In the end the album is very good. It may have already been done by countless other progressive artists, but Magellan certainly knows how to put an interesting Gardner-esque spin on it. Gardner still used his cheesy keyboard voices to execute his symphonic excesses (the worst showing is on the opening "Symphonette," which exemplifies his obsession with pretending to be an orchestra). Other than that, the album has very few flaws, with the music being some of Gardner best songs, as the album contains two Magellan favorites of mine - "Why Water Weeds" and "Every Bullet Needs Blood." Although the album may not be their best in originality, the album certainly is a wonderful showing for the San Francisco-based heavy prog act. 3+ stars.

Review by Gatot
SPECIAL COLLABORATOR Honorary Collaborator
3 stars I started to know Magellan when they released their Impending Ascencions album which I recalled it as a discrete music as so many sudden changes throughout its composition. But this album released in 2005 sounds differently especially with many uses of keyboard played in a symphonic style. Even though I find it difficult to find differences in styles from one track to another but this album is an enjoyable one to listen - especially the keyboard punch. The Gardner brothers tend to use the keyboard as rhythm section instead of inventive solos.

The opening Symphonette (instrumental) is captivating and quite long duration-wise. It does not actually transfer smoothly when it enters into Why Water Weeds? even though it's quite not fit with the opening instrumental - but the second track is quite enjoyable, relying much on keyboard-drenched style. The one that actually should require much attention is the epic Cranium Reef Suite which comprises three parts: "Youthful Enthusiasm", "Psych 101", and "Primal Defense". Well, this epic is really worth for having this album as prog collection as it flows nicely from one segment to another and nice transition from one part to another. The piano solo after the epic "Pianissimo Intermission (instrumental)" is an interesting classical outfit. "Doctor Concoctor" might be considered as progressive metal track as the opening riffs indicate this kind of music. The album concludes nicely with relatively medium tempo track "Every Bullet Needs Blood"- followed with energetic singing.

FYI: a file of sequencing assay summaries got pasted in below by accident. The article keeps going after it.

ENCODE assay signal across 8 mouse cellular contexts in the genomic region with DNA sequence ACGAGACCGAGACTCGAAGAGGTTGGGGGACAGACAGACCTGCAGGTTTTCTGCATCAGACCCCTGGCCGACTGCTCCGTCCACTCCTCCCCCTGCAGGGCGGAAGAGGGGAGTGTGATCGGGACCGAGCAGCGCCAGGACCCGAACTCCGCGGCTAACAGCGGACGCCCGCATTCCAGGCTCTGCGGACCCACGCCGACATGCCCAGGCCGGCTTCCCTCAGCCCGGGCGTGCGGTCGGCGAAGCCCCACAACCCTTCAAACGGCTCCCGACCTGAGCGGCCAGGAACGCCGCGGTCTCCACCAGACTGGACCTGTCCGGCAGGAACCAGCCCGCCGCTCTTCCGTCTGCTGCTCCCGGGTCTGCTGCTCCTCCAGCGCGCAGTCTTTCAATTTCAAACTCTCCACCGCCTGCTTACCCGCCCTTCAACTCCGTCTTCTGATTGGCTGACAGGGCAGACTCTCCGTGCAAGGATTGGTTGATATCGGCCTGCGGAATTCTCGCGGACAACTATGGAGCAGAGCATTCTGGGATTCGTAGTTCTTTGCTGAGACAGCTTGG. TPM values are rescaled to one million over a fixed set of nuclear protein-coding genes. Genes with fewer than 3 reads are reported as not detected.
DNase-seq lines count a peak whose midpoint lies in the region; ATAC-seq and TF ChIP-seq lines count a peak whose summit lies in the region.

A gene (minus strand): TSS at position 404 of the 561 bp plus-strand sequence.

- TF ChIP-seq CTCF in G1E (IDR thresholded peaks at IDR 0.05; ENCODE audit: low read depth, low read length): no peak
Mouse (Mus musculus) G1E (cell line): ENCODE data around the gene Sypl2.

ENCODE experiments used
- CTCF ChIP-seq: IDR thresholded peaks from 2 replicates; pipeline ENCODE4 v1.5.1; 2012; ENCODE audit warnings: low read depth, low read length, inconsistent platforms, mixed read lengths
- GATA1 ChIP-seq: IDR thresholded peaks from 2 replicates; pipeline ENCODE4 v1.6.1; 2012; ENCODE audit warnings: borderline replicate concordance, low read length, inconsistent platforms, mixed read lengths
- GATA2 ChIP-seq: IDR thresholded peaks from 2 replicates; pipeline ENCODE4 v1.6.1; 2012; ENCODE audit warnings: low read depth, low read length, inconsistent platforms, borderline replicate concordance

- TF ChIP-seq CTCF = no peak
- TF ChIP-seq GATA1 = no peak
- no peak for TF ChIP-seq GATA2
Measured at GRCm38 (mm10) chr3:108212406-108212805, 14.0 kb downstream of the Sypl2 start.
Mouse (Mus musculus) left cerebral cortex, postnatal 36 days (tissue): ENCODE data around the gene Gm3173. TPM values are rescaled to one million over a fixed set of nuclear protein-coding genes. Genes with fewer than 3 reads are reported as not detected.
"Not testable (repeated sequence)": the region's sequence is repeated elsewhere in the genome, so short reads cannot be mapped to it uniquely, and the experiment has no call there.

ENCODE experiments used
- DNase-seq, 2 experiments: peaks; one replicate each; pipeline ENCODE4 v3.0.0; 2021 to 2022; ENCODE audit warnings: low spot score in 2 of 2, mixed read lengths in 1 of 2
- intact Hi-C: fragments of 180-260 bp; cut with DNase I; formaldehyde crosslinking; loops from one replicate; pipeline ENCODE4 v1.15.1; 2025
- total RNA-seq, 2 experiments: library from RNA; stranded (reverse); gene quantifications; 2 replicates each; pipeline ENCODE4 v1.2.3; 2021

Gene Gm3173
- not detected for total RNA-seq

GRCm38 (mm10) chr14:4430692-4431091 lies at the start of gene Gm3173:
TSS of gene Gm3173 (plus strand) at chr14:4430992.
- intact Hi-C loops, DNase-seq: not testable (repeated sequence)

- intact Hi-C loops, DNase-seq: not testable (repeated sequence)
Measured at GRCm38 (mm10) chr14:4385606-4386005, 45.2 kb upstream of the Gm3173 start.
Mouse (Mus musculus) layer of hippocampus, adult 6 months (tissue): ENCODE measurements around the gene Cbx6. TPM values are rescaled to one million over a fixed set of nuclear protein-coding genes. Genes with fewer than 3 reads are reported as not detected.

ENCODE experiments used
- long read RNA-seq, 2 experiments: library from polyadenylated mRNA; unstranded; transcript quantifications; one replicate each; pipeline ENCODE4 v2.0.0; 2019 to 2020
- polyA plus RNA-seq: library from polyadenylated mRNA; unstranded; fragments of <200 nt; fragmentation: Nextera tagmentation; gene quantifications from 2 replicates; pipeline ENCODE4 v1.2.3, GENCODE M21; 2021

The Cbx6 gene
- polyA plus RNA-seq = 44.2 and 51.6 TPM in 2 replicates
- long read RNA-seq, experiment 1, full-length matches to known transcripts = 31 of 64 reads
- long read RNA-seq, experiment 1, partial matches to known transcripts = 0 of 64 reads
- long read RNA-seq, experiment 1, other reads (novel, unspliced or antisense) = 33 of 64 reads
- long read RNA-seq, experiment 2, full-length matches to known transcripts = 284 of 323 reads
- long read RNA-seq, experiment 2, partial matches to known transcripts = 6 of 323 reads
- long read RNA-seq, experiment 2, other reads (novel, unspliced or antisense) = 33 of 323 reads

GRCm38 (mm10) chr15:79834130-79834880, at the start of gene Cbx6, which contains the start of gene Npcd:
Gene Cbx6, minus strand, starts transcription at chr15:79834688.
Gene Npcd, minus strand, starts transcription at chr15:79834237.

It's a good symphonic prog album with not so complicated arrangements and it makes it accessible to many ears. Keep on proggin' ...!

Peace on earth and mercy mild - GW

Latest members reviews

5 stars Trent and Wayne GARDNER and its brother create a disc as or it hoped that it was, different from his predecessor this is not the exception in his previous works EXPLORER´S CLUB or LEONARDO, which the more I like is the combination that obtains the Trent GARNER, that combination that can be obt ... (read more)

Report this review (#88646) | Posted by Shelket | Friday, September 1, 2006 | Review Permanlink